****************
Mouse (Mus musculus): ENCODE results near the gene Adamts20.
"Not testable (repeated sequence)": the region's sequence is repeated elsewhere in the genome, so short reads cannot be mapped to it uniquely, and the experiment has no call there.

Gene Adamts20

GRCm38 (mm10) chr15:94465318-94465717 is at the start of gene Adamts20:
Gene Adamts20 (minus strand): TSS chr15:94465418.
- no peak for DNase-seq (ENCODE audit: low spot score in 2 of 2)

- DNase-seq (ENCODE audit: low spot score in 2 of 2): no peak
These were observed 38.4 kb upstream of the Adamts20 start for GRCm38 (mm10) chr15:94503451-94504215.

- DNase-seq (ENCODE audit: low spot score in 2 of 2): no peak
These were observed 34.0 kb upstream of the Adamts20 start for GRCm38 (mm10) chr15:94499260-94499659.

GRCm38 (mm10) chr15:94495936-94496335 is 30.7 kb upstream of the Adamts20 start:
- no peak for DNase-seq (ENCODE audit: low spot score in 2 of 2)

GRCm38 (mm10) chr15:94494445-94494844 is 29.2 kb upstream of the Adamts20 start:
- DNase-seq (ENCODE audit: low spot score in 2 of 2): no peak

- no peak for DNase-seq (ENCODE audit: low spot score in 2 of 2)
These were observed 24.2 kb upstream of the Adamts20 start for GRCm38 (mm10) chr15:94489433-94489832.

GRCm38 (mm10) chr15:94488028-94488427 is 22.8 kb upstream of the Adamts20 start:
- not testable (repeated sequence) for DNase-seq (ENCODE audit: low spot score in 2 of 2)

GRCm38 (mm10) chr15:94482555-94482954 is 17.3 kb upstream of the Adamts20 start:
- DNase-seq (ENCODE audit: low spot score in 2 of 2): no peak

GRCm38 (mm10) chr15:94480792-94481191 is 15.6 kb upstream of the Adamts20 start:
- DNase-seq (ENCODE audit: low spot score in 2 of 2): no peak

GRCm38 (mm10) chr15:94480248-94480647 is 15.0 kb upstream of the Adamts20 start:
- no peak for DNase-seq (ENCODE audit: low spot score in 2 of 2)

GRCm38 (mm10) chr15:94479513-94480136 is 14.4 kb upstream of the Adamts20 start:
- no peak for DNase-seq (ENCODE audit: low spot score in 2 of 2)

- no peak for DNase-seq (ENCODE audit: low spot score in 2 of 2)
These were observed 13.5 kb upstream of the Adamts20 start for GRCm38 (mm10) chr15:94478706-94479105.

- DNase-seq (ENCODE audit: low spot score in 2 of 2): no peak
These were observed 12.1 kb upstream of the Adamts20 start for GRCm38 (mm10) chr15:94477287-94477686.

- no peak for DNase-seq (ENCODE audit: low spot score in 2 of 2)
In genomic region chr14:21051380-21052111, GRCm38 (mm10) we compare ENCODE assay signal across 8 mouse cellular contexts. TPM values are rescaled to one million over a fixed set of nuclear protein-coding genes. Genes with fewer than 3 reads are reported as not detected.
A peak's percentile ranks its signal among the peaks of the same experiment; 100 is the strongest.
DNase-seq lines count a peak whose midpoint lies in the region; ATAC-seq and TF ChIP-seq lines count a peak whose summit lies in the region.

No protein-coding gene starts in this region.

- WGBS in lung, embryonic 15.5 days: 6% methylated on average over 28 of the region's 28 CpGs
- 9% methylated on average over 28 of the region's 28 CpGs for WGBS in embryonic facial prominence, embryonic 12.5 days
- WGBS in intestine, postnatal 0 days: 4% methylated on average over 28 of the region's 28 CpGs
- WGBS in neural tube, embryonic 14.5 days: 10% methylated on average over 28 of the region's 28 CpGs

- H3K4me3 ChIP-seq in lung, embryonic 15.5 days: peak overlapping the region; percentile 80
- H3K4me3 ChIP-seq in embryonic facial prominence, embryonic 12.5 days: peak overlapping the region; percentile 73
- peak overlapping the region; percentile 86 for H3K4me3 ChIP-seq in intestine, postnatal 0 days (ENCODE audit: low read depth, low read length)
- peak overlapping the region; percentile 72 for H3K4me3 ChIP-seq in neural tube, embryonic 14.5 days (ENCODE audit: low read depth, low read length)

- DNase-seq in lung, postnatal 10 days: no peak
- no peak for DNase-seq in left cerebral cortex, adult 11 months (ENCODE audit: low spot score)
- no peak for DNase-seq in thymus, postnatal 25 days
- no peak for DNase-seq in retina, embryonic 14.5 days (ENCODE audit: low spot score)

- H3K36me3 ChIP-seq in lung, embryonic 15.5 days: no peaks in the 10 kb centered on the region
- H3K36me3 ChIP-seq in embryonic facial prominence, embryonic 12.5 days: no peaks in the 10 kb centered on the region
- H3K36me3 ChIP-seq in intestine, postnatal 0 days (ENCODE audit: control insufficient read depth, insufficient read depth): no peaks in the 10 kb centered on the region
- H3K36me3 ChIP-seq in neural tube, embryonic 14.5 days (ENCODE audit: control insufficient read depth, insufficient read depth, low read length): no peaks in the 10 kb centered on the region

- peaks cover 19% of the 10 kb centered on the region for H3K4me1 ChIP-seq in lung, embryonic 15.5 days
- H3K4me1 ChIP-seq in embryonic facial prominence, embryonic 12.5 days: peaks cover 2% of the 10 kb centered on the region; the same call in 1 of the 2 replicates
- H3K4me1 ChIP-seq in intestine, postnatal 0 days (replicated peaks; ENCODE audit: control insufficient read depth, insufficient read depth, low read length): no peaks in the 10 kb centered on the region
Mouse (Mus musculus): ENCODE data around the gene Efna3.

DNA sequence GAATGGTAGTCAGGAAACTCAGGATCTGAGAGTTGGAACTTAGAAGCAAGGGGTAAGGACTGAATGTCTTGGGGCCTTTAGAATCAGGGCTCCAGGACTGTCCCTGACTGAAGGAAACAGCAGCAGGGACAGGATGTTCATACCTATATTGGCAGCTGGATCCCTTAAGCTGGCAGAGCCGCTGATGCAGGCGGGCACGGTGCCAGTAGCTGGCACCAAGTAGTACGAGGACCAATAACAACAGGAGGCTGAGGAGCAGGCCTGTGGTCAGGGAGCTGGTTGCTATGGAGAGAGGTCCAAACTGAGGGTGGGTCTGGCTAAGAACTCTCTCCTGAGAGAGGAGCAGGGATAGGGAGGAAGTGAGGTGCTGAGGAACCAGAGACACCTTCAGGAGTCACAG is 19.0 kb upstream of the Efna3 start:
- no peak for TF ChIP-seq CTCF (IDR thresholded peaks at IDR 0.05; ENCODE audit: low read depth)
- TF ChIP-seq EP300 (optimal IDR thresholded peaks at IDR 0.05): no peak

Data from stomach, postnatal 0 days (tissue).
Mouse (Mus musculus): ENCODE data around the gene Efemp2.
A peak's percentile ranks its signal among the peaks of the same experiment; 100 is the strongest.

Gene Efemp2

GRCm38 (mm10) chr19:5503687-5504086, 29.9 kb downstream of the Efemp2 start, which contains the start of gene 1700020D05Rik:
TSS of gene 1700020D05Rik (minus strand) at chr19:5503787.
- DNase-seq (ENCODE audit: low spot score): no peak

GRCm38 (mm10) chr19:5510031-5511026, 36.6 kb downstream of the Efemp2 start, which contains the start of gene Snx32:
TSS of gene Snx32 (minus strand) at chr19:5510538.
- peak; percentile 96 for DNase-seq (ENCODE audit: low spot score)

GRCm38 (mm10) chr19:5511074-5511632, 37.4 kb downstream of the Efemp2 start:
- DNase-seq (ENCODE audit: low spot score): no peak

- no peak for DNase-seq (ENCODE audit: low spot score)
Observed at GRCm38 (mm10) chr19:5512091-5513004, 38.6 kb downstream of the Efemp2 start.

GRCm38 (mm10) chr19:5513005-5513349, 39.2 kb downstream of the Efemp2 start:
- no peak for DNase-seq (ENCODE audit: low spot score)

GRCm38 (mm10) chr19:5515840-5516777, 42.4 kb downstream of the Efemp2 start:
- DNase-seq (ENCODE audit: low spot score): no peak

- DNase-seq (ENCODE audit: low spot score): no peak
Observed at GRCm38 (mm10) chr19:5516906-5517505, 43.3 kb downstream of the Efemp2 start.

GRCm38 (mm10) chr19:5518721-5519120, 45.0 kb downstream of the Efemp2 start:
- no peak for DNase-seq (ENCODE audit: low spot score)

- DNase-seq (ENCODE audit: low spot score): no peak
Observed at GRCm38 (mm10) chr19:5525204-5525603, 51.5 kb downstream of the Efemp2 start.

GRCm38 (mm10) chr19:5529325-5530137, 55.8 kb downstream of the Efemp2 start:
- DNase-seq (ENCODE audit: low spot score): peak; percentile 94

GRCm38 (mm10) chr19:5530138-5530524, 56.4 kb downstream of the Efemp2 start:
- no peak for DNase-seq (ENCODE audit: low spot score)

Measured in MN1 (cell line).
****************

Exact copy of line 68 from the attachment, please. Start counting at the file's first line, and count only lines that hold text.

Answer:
- peak; percentile 96 for DNase-seq (ENCODE audit: low spot score)